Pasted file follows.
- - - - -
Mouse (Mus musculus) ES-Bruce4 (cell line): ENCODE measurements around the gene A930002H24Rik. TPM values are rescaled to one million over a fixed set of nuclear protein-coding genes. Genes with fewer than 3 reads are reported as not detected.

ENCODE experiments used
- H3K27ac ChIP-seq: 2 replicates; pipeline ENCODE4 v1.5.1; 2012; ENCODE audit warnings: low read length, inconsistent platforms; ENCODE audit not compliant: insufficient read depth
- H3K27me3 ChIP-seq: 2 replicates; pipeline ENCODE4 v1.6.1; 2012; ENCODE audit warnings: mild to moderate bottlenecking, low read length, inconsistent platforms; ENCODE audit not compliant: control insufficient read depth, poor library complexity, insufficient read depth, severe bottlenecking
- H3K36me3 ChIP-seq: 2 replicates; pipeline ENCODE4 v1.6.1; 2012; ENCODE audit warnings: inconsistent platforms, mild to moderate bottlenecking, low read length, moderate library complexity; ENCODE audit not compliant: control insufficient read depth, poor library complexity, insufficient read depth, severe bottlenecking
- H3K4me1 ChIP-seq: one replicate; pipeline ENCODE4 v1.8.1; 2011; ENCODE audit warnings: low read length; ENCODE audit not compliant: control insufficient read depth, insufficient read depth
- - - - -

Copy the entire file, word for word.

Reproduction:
Mouse (Mus musculus) ES-Bruce4 (cell line): ENCODE measurements around the gene A930002H24Rik. TPM values are rescaled to one million over a fixed set of nuclear protein-coding genes. Genes with fewer than 3 reads are reported as not detected.

ENCODE experiments used
- H3K27ac ChIP-seq: 2 replicates; pipeline ENCODE4 v1.5.1; 2012; ENCODE audit warnings: low read length, inconsistent platforms; ENCODE audit not compliant: insufficient read depth
- H3K27me3 ChIP-seq: 2 replicates; pipeline ENCODE4 v1.6.1; 2012; ENCODE audit warnings: mild to moderate bottlenecking, low read length, inconsistent platforms; ENCODE audit not compliant: control insufficient read depth, poor library complexity, insufficient read depth, severe bottlenecking
- H3K36me3 ChIP-seq: 2 replicates; pipeline ENCODE4 v1.6.1; 2012; ENCODE audit warnings: inconsistent platforms, mild to moderate bottlenecking, low read length, moderate library complexity; ENCODE audit not compliant: control insufficient read depth, poor library complexity, insufficient read depth, severe bottlenecking
- H3K4me1 ChIP-seq: one replicate; pipeline ENCODE4 v1.8.1; 2011; ENCODE audit warnings: low read length; ENCODE audit not compliant: control insufficient read depth, insufficient read depth